If he passes a2 after lessons there is no reason for him to go for a 125- I've owned 2 125cc bikes the CBF 125 and YBR and they aren't safe compared to to 300/500cc bikes. The tyres are way too thin which makes it risky in wet conditions and when cornering, the brakes aren't good and the lack of power means it's not useful for motorways or dual carriageways. Get a decent 300 ie ninja 300, CBR 300 or yzf r3, or get a CBR 500/ cb500f. Take a look around there are many going for very cheap second hand for their age.

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    I'll make notes of your suggestions and look around. What should I look out for when buying a new bike? What sort of mileage...?
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    Low millage is obviously better and anything under 10,000 is very good. However if the price is right 15-20k should be ok. When buying a bike you should test ride it and if you are inexperienced you should bring someone who knows about bikes with you. Check how the brakes work, check how shifting the gears feel and how it performs in general. When looking for bikes online from sites such as gumtree and autottader see if they mention the service history and if not ask through text/email. Look for a bike with no or very little scratches or rust because you'll want the bike to sell well when you upgrade to a bigger bike ( if you want to). 125's have the major benefit of fuel economy- both my bikes got around 100mpg which is very good compared to the 500's.If you get a 125 maybe look at the r125 as it has much thicker tyres and can hit around 85mph so it will be better for dual carriageways and motorways ( my CBF maxed out about 65/67 and the YBR got to 75). Do all the research on the bike you want before looking for them on gumtree. Also look at insurance prices as 125s again are very cheap to insure and tax (17 £ for tax). General maintenance is very easy and you can learn fromyoutube videos.for example changing the oil only requires 1 spanner. Things like changing charging the air filfer, spark plug, oil and lubing / adjusting the chain can be done very easily but some things like replacing the chain, changing the steering bearings and break pads might be easier to let the mechanic do it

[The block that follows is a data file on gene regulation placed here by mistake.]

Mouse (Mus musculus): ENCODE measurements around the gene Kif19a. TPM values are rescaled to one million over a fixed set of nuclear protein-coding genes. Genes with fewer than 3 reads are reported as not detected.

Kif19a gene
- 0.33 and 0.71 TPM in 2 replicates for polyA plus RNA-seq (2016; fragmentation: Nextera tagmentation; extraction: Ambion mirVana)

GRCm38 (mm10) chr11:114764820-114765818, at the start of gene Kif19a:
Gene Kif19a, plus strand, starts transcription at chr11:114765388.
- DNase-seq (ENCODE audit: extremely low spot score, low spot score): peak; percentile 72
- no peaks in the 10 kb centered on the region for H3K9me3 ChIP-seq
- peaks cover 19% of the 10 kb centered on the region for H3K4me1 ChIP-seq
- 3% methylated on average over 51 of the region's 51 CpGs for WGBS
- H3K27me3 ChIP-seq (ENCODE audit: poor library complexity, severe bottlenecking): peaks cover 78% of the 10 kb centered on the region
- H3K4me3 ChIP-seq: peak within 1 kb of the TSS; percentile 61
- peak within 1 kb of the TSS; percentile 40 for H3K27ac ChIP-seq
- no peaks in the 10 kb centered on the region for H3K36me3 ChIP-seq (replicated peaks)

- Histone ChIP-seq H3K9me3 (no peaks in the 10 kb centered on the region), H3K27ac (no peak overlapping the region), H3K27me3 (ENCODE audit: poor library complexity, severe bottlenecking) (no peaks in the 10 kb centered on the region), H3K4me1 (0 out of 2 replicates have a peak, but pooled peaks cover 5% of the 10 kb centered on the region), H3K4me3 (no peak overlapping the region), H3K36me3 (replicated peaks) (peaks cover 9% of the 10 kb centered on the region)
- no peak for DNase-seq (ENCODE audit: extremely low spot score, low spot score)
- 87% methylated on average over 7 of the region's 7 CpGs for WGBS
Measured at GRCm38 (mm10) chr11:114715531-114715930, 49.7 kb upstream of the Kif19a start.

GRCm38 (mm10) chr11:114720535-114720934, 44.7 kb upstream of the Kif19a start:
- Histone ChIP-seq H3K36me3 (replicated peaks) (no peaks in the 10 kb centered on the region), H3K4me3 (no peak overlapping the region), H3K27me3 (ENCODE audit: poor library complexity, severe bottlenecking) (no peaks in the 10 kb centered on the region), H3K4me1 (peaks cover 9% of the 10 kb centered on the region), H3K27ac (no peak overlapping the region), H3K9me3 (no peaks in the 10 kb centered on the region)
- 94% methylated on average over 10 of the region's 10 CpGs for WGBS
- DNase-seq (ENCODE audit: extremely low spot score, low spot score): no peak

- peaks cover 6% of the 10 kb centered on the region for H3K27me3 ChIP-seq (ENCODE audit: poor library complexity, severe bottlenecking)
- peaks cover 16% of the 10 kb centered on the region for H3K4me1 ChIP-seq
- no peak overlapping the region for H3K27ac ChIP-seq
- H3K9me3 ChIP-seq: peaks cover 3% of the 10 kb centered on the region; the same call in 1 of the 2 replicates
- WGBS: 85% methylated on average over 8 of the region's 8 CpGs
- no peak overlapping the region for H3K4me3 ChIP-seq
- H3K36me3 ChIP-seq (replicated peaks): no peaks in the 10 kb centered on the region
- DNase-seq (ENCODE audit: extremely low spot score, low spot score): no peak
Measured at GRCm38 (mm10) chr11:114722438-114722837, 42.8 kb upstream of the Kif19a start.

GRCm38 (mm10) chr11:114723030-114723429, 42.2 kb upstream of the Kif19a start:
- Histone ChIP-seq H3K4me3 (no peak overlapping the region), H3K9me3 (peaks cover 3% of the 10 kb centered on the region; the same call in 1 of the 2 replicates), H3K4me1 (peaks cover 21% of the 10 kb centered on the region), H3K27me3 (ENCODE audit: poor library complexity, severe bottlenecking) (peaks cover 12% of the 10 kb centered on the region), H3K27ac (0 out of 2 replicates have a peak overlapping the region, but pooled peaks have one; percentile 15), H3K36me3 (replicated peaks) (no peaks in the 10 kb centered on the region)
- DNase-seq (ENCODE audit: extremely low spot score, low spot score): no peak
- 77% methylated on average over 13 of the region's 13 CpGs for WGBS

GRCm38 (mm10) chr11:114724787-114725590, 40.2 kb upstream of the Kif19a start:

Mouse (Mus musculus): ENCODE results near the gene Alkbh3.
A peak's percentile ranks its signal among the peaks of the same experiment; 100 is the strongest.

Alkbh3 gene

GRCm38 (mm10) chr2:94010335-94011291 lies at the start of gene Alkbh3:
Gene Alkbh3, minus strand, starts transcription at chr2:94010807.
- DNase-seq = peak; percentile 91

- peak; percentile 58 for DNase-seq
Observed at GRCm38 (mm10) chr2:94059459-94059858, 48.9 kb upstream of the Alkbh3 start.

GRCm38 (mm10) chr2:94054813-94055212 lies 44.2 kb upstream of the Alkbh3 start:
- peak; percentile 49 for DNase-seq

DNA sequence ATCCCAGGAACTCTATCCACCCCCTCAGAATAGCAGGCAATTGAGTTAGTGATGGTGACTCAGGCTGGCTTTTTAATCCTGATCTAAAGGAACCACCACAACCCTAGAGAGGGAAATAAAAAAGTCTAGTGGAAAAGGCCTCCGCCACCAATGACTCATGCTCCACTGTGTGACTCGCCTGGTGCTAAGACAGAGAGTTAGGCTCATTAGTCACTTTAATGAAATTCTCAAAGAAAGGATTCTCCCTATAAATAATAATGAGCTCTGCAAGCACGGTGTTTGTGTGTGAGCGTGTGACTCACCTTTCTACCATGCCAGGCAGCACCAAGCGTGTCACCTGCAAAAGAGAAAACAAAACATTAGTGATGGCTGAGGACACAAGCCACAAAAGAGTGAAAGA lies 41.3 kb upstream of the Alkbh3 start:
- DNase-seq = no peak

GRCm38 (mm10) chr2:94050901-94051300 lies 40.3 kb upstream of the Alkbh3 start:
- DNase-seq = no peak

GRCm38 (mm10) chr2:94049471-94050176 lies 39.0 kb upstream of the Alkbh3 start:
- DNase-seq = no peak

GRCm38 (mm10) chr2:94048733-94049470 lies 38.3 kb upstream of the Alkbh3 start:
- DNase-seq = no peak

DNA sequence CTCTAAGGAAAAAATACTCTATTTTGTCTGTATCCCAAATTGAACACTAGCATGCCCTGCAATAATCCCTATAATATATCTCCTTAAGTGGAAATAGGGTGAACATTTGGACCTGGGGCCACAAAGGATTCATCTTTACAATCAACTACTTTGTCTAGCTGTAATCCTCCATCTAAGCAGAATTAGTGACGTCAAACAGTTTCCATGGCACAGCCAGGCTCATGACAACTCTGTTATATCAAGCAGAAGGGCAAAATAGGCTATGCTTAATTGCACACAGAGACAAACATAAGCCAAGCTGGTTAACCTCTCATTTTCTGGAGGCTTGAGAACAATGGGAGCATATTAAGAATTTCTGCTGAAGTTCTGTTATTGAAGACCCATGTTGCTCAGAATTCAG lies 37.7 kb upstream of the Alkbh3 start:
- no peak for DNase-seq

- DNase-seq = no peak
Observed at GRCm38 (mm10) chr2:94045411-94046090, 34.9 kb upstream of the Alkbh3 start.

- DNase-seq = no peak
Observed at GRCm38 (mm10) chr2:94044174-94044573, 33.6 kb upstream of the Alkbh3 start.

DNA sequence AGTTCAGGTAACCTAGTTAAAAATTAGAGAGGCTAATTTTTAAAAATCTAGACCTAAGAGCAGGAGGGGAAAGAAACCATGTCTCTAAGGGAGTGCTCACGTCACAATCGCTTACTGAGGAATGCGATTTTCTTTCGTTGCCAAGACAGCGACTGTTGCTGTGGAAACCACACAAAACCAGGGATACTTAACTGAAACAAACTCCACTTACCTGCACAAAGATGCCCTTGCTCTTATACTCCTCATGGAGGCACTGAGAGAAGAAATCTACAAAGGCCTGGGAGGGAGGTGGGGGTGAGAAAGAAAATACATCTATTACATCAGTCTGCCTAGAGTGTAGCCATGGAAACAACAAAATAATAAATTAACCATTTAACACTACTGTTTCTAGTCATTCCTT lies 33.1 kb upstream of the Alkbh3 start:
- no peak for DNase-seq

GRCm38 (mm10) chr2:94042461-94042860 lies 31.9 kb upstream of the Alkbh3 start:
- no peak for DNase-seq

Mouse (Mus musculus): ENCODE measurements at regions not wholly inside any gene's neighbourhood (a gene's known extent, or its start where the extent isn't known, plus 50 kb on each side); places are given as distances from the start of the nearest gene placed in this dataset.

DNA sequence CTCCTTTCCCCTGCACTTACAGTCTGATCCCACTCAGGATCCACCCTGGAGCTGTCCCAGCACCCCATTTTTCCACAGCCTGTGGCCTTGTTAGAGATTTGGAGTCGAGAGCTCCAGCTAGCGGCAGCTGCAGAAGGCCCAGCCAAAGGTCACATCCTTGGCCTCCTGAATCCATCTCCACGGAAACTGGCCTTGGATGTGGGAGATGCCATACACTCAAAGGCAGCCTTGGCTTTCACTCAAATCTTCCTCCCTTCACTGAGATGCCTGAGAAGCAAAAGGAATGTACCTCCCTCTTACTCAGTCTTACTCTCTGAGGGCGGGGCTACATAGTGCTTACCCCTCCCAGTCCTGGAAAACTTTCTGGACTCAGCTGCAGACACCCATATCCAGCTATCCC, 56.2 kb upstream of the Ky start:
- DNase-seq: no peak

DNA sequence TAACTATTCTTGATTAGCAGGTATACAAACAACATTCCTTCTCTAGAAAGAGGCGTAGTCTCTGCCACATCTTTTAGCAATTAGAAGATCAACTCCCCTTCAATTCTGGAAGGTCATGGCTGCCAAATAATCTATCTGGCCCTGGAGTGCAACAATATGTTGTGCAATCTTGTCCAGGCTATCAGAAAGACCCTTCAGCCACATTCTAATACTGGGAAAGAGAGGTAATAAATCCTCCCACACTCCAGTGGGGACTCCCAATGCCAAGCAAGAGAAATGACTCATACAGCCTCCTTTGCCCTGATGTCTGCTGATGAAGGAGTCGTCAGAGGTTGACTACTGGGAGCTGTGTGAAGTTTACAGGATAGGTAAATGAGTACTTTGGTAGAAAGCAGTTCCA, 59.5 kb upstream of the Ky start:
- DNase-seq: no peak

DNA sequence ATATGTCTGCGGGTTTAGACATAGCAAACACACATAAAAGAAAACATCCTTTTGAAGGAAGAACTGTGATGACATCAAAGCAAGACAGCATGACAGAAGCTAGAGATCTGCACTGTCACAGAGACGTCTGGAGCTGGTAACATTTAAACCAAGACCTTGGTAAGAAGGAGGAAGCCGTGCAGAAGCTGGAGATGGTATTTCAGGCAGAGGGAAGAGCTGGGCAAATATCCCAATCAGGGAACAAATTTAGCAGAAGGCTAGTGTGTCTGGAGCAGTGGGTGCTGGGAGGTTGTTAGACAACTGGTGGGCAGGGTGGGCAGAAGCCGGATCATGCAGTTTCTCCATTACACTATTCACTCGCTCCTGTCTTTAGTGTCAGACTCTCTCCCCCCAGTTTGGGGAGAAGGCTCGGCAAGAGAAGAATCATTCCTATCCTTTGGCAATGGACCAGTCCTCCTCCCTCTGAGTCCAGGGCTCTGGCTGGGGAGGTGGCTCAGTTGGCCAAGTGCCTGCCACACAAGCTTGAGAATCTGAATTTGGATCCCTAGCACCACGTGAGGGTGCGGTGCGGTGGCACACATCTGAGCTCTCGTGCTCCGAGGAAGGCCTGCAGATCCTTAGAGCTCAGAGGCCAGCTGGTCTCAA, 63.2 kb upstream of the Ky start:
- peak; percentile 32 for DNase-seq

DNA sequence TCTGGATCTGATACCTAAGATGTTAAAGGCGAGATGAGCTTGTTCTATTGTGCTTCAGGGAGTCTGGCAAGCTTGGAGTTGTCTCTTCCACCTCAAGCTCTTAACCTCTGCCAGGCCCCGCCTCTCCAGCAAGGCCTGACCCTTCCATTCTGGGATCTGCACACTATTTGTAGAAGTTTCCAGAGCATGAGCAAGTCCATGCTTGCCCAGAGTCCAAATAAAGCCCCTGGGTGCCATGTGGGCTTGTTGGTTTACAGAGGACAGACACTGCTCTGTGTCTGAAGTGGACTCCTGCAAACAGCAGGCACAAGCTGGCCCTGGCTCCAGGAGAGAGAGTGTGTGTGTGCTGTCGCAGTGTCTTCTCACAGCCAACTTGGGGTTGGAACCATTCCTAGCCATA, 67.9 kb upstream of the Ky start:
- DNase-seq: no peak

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    (Original post by martinnmartin)
    If he passes a2 after lessons there is no reason for him to go for a 125- I've owned 2 125cc bikes the CBF 125 and YBR and they aren't safe compared to to 300/500cc bikes. The tyres are way too thin which makes it risky in wet conditions and when cornering, the brakes aren't good and the lack of power means it's not useful for motorways or dual carriageways. Get a decent 300 ie ninja 300, CBR 300 or yzf r3, or get a CBR 500/ cb500f. Take a look around there are many going for very cheap second hand for their age.

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    I've driven numerous 125s over the years. The reason I say have one for a year is that if you can learn to be safe on a 125 with skinny crap tyres, no power, and mediocre brakes, you can be safe on anything. He will be a better rider for it and not need fat grippy tyres to help him brake when he has been following too close, or lots of power to save his butt when he doesn't leave enough room to overtake.

    If I hadn't spent so long on those rubbish nylon tyres, I'd probably have been dead a few years back when a huge lorry pulled across a 70mph dual carriageway in front of me. Instead I could control my heavy vintage bike and live to tell the tale.

    A bad workman always blames his tools.
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    (Original post by HFBS)
    I've driven numerous 125s over the years. The reason I say have one for a year is that if you can learn to be safe on a 125 with skinny crap tyres, no power, and mediocre brakes, you can be safe on anything. He will be a better rider for it and not need fat grippy tyres to help him brake when he has been following too close, or lots of power to save his butt when he doesn't leave enough room to overtake.

    If I hadn't spent so long on those rubbish nylon tyres, I'd probably have been dead a few years back when a huge lorry pulled across a 70mph dual carriageway in front of me. Instead I could control my heavy vintage bike and live to tell the tale.
    Yeah that's true actually, a lot canbe learned on a 125 and it can allow you to appreciate a bigger bike when you get one

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    (Original post by Vennec)
    Do you have any suggestions for 125s for new riders?

    I've already started doing research into handling, weather conditions and hazards. Diesel spillages show up as rainbow-coloured patterns on the road, don't lean as far in the wet, don't try to turn on white lines, braking too hard, etc.

    If you've been a rider for 10+ years, mind if I ask whether you do your own maintenance? If so, where / how did you learn?

    Also, do you have any advice or tips on riding near HGVs other than stay in sight of their mirrors and give space?